CSIR restructuring to impact staff

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Job cuts loom at the Council for Scientific and Industrial Research (CSIR), which says it is at an advanced stage of implementing its new strategy, “a move that will see the adoption of a re-organised CSIR-wide operating model”.

The organisation has begun a consultation process with the employees it is looking to let go.

The announcement comes after the council earlier this year said it had adopted a new strategy focusing on Industry 4.0.

The CSIR says the science, engineering and technology staff reorganisation and confirmation began in August and was completed in September.

“After a rigorous process of reviewing and benchmarking against our peers, both locally and internationally, in October, we commenced with the reorganisation of our support staff across the CSIR.”

With about 2 700 employees, the CSIR is one of the leading scientific and technology research, development and implementation organisations in Africa.

It did not indicate how many employees will be impacted by the retrenchments.

Constituted by an Act of Parliament in 1945 as a science council, the CSIR undertakes multidisciplinary research, technological innovation as well as industrial and scientific development.

“The CSIR is confident these changes will support the ultimate goal of fulfilling its mandate of improving the quality of lives of South Africans through science and technology,” the organisation says.

“As such, the CSIR board recently approved the new structures for support staff (finance, procurement, human capital, legal and compliance services, enterprise risk management, SHEQ [safety, health, environment and quality] services, facilities management and strategic communication, as well as the operationally embedded support staff).”

It says the implementation of these structures is expected to be largely completed by the end of 2019, and will see many support structures and positions being re-designed.

Staff members whose roles were retained in the new support structures received confirmation letters stating their continued appointment in their current roles, it states.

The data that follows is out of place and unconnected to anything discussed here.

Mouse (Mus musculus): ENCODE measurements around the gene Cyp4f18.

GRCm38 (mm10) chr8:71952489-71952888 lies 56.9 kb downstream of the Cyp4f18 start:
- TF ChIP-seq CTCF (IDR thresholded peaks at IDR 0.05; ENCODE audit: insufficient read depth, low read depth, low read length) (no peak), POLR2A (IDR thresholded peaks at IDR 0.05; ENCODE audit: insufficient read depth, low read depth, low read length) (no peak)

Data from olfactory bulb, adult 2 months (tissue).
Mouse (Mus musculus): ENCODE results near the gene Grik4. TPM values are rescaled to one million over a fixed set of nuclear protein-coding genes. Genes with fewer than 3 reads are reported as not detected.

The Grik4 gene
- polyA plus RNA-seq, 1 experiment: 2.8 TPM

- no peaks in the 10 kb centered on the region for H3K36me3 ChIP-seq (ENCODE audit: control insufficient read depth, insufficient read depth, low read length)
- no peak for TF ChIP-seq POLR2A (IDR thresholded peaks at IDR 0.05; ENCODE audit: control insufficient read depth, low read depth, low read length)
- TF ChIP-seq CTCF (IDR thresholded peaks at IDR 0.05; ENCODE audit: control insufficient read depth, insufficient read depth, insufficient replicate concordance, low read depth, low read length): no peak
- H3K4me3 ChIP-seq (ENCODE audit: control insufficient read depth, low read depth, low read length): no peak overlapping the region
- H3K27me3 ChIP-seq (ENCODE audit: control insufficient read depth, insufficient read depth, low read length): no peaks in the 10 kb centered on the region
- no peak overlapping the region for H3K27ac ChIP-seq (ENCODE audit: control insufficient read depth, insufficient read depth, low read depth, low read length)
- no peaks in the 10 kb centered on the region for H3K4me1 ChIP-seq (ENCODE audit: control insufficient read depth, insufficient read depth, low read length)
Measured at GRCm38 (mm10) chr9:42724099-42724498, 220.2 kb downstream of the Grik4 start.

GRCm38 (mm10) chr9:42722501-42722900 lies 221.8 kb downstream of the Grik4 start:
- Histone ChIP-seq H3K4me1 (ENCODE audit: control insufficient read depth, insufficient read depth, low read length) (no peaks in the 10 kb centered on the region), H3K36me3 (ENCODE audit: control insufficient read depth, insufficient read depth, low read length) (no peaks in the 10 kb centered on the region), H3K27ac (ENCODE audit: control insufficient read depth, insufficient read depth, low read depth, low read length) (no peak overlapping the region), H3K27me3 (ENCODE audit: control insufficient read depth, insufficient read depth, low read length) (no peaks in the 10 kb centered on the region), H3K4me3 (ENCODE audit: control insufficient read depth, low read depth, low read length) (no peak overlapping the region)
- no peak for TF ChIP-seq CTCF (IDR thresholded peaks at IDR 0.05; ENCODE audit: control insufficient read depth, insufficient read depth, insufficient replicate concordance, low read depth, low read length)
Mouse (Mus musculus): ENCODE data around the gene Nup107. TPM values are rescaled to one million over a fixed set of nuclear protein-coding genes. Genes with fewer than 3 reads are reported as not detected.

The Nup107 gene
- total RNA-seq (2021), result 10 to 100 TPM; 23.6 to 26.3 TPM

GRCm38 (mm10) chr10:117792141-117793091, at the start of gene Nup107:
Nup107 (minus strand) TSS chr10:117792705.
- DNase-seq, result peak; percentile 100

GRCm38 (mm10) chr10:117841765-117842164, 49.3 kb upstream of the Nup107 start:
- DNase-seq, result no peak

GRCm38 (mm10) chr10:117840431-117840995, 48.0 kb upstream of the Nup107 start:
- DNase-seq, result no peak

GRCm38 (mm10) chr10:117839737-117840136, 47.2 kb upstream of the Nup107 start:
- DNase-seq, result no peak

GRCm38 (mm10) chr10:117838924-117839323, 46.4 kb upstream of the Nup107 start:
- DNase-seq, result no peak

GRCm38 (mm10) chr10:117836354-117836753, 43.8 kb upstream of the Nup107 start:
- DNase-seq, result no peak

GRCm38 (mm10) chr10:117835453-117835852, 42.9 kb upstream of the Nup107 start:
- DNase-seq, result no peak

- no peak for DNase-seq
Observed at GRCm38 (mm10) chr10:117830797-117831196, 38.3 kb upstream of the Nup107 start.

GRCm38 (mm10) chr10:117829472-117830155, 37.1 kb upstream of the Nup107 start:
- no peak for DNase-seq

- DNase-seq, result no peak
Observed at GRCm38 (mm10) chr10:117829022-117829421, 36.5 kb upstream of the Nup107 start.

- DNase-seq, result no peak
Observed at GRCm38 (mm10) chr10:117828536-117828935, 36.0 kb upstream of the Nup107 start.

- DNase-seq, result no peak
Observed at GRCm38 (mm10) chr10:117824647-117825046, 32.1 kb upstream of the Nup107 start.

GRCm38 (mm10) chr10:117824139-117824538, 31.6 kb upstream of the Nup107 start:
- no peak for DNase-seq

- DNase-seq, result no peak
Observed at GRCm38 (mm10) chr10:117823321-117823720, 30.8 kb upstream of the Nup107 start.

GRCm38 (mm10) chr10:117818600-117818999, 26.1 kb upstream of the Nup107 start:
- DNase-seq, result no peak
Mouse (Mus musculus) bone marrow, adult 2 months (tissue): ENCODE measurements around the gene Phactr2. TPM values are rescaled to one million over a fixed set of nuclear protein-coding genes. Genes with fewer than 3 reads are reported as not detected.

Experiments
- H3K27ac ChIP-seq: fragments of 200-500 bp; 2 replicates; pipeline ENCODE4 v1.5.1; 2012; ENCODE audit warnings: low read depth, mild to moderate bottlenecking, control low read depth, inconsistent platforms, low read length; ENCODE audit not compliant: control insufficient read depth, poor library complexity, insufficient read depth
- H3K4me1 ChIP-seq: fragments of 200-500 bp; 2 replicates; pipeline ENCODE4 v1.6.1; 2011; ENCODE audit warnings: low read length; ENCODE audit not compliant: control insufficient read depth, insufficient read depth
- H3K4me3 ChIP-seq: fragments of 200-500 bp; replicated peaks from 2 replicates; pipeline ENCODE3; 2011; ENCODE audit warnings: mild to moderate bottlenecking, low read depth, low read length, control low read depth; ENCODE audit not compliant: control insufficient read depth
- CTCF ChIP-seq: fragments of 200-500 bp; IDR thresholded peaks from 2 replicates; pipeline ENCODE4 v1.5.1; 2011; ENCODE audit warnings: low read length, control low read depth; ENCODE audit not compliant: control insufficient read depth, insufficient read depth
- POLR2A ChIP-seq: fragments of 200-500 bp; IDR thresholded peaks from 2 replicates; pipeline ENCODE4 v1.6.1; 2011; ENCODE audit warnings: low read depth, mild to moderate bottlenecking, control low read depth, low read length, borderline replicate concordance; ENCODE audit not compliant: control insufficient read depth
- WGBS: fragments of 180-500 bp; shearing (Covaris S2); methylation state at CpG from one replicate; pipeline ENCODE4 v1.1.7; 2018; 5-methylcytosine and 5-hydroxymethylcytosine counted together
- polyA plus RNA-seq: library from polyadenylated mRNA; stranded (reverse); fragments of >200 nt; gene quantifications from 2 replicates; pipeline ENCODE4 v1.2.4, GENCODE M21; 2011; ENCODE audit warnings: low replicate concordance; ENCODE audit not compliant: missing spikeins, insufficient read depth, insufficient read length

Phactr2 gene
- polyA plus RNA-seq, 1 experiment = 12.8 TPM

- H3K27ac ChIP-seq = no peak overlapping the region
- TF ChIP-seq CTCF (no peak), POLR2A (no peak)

This process allowed the CSIR to define existing roles that become redundant or change within the new structures, it adds.

It points out there are opportunities for affected staff members, as a number of new roles “will allow focused career enhancement and/or refinement”.

To allow for consultations on these, the affected staff members this week received section 189 notices, in terms of the Labour Relations Act, 1995 (Act 66 of 1995).

The first consultation took place yesterday.

The CSIR is also exploring opportunities with stakeholders for possible transfers, and will consider half-day or reduced working hours for those interested in securing such “lifestyle adjustments”.

“Should the remaining affected staff members not wish to pursue any of these alternatives, the CSIR will retain these members for redeployment in special projects and assignments requiring their relevant skills and, in particular, in support of the various small, medium and micro enterprise support initiatives we undertake.

“At the CSIR, we trust that although disruptive, the changes we are making will strengthen our resolve and ability to be the accelerators of socio-economic prosperity in South Africa through leading innovation.”

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